On the 22nd of May a prisoner was actively transferred to a solitary confinement in the Central Ardabil Prison in order to get executed. Identified as a 50 year old Davar Hamdard, married with children, he took the place of his wife after she was arrested. He confessed to carrying a little less than a kilogram of drugs.
One prisoner subjected to mock execution while another one is hanged in Zahedan Prison
On the 23rd of May, a prisoner was effectively hanged in the Central Prison of Zahedan. He was the 30-year old Abdulkarim Shahnavazi. Another man, Saied Hood, was also transferred for execution. He was taken for the gallows with the friend while the rope was put around his neck. After that, however, he was put back in his room, informed that he would be hanged after 40 days.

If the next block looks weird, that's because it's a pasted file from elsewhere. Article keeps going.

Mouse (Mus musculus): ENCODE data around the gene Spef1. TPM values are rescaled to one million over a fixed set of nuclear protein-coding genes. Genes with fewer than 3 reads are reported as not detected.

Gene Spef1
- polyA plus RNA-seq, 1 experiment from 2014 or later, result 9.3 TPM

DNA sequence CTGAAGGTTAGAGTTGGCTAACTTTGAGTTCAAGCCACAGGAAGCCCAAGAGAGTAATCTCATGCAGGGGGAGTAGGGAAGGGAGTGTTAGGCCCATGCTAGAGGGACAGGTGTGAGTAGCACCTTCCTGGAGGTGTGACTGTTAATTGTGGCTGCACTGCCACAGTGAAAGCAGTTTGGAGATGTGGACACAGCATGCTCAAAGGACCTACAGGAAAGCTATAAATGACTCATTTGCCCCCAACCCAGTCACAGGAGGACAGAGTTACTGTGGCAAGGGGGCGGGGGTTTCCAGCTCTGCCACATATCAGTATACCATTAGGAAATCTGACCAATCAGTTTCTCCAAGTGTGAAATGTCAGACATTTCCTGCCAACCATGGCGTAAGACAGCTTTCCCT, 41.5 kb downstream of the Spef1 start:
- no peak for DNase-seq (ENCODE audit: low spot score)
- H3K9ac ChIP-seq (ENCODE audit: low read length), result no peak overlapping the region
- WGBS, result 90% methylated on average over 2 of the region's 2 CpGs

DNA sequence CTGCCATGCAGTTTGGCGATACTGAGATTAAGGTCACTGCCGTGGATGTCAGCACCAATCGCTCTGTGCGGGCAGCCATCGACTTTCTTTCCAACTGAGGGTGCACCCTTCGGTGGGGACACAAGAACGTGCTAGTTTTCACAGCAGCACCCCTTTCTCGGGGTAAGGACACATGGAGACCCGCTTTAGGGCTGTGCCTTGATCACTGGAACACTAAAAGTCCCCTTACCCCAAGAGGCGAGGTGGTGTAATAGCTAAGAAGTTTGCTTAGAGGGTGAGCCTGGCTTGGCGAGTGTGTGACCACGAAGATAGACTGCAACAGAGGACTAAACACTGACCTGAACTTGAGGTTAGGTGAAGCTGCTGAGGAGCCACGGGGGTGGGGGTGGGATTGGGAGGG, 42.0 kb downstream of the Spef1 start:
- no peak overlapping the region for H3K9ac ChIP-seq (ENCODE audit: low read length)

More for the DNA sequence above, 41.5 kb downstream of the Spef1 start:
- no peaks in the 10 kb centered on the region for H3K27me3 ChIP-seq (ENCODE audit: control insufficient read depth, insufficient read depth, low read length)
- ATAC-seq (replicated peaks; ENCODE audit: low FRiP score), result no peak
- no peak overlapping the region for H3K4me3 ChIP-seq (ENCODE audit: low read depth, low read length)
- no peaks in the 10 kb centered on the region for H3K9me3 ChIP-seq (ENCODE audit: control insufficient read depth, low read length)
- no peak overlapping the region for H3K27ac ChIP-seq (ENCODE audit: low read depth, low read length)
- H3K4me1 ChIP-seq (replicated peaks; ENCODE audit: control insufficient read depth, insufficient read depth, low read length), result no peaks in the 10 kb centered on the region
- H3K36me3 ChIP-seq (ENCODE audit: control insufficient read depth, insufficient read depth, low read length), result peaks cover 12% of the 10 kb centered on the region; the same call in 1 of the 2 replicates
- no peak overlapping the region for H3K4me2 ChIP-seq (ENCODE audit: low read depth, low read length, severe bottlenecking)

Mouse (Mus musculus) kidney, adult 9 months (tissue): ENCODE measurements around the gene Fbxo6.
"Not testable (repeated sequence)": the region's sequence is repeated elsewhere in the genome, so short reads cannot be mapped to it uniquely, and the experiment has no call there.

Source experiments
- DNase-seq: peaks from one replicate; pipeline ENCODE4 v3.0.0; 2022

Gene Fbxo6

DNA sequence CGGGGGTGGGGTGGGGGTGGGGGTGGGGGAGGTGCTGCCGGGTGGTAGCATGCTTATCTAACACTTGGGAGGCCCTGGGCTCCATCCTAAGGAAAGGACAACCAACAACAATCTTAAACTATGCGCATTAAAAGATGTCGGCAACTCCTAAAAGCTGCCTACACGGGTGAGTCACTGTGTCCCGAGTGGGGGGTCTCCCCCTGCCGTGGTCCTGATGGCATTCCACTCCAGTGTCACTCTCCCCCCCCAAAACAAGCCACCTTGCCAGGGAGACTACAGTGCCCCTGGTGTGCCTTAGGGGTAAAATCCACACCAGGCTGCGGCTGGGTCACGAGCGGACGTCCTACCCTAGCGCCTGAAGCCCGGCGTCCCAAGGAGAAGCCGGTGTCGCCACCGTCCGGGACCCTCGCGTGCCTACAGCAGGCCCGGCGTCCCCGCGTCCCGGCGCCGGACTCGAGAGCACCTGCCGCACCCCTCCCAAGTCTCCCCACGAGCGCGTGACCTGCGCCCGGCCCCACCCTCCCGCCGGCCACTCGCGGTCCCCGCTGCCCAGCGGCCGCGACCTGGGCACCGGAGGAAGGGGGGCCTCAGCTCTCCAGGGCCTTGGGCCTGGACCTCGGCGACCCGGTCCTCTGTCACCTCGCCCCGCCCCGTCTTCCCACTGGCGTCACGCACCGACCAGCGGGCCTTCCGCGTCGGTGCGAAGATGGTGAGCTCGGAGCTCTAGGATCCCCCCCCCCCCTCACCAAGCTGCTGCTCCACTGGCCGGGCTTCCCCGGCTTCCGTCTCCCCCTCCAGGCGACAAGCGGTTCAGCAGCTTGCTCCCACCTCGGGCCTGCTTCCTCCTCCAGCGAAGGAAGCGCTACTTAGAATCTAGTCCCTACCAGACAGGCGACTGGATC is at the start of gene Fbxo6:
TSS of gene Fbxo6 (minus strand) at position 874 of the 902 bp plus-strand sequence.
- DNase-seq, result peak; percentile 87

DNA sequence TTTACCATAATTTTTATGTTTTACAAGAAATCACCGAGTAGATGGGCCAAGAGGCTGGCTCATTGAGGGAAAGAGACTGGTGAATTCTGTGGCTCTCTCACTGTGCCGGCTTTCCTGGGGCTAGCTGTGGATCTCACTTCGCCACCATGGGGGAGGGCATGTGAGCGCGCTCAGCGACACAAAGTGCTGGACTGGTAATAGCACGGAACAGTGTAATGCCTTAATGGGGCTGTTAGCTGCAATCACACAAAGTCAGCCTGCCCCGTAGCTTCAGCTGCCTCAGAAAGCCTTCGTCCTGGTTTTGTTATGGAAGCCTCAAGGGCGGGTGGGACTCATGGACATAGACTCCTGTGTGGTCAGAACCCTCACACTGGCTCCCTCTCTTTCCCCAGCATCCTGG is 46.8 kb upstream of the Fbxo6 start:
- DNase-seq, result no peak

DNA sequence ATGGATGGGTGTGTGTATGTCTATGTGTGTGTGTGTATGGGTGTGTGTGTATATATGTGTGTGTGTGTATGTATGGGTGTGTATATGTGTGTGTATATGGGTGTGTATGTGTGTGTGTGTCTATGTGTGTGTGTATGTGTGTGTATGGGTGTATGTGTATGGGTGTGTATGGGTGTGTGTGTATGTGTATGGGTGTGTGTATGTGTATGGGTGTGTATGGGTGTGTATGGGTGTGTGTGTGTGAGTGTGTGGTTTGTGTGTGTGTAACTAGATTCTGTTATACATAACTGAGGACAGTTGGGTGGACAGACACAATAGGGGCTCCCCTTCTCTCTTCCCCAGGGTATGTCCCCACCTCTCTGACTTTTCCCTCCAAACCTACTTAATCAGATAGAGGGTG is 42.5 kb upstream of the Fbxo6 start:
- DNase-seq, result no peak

Security forces in Tehran’s Azadi Stadium arrested a young woman on Monday who had entered the facility disguising herself as a young man. The stadium was hosting a match between Tehran’s Esteghlal and the UAE’s al-Ein football teams.
During Iran’s presidential election campaign the faction affiliated to President Hassan Rouhani had allowed young women in large numbers into the stadiums for their meetings and promising to lift the ban on allowing women into sports stadiums.
During a Rouhani campaign event a young woman had raised a placard written, “Can I come to the stadium after the election?” The answer was provided in less than a week, proving Rouhani had resorted to deceptive measures merely for election purposes.
Arrested young woman surrounded by security & military forces
Young woman’s placard reads: Can I also come to the stadium after the election?
Young woman’s placard reads: Can I also come to the stadium after the election?